[8]  Since no further mediation of the appeal was possible, it was transferred to the adjudication stage for an inquiry. The originally assigned adjudicator commenced her inquiry and representations were shared between the city and the appellant in accordance with section 7 of the IPC’s Code of Procedure and Practice Direction 7.

[9]  The appeal was then transferred to me to complete the inquiry. In the course of adjudication, I decided to send a Supplementary Notice of Inquiry to the former animal control service provider, inviting its representations on the custody or control issue. The former animal control service provider did not respond to the Supplementary Notice of Inquiry.

[10]  In this order, I find that the information requested by the appellant with respect to animals neutered or spayed at a research facility, or otherwise, falls outside the scope of the request and that the city conducted a reasonable search for responsive records within its custody, but that the city has control over any responsive records in the custody of the named animal control service provider. I order the city to request responsive records from the named animal control service provider and to issue an access decision on any records that are provided to it.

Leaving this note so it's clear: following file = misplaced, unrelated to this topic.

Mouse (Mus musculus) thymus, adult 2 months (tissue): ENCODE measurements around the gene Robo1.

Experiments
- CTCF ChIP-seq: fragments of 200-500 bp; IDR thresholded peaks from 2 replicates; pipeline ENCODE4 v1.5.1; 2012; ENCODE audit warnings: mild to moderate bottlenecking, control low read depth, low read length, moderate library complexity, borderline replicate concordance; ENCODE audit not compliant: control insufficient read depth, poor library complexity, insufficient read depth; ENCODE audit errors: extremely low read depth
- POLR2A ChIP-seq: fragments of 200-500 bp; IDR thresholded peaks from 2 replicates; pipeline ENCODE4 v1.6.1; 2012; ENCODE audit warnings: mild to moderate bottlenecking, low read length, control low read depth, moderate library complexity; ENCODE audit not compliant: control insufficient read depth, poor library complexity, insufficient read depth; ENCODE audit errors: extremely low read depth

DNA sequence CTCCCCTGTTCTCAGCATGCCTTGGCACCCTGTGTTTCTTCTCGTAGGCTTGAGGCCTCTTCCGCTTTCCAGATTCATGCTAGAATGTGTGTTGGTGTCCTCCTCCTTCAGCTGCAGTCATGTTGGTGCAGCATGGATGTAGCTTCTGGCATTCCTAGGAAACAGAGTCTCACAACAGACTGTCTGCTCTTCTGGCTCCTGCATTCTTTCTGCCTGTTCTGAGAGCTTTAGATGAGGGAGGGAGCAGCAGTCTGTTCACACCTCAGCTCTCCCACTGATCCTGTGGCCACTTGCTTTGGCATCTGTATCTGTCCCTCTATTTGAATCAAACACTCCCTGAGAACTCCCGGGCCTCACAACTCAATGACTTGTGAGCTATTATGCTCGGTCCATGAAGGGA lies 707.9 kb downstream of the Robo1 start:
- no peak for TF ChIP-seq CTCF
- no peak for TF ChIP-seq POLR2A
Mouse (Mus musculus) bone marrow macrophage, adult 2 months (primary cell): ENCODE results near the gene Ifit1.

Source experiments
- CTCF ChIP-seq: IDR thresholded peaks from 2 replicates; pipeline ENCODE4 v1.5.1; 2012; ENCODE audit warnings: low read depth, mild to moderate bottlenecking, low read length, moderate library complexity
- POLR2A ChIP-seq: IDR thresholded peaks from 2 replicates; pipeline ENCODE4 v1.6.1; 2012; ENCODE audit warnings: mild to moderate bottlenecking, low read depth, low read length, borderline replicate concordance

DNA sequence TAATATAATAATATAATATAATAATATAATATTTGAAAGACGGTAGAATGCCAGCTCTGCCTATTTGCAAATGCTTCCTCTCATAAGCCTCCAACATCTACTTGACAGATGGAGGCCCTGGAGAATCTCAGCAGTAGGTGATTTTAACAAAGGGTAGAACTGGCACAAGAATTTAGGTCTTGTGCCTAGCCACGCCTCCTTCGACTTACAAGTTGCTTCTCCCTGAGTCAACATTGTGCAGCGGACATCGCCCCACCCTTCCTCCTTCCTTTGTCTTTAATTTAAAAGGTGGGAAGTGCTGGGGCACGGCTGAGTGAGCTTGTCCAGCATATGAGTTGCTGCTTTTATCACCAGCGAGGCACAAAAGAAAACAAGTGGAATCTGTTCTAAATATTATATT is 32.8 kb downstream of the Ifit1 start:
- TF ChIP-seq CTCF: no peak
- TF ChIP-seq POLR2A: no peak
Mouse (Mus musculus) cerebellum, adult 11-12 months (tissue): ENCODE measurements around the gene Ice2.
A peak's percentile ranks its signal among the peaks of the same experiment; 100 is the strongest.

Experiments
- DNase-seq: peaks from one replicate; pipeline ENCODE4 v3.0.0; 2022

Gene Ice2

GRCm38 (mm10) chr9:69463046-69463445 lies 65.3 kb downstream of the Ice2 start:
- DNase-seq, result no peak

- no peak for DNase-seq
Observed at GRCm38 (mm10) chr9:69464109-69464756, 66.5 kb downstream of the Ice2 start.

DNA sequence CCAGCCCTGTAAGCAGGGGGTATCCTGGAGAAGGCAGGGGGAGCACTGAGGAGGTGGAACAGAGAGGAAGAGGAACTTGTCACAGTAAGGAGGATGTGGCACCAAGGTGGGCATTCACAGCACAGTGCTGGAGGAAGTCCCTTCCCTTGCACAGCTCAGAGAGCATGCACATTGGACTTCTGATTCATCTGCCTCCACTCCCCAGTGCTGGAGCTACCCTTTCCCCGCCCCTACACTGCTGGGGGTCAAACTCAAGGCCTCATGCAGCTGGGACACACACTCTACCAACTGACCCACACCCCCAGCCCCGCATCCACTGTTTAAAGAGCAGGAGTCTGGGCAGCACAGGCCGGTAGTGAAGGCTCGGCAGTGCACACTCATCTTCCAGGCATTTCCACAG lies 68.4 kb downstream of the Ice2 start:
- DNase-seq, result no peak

ISSUES:

Issue A: What is the scope of the request? What records are responsive to the request?

Issue B: Are the records “in the custody” or “under the control” of the city under section 4(1)?

Issue C: Did the institution conduct a reasonable search for records?

DISCUSSION:

Issue A: What is the scope of the request? What records are responsive to the request?

[11]  Section 17  of the Act  imposes certain obligations on requesters and institutions when submitting and responding to requests for access to records. This section states, in part:

(1) A person seeking access to a record shall,

(a) make a request in writing to the institution that the person believes has custody or control of the record;

(b) provide sufficient detail to enable an experienced employee of the institution, upon a reasonable effort, to identify the record;

. . .

(2) If the request does not sufficiently describe the record sought, the institution shall inform the applicant of the defect and shall offer assistance in reformulating the request so as to comply with subsection (1).

[12]  Institutions should adopt a liberal interpretation of a request, in order to best serve the purpose and spirit of the Act . Generally, ambiguity in the request should be resolved in the requester’s favour. [2] To be considered responsive to the request, records must “reasonably relate” to the request. [3]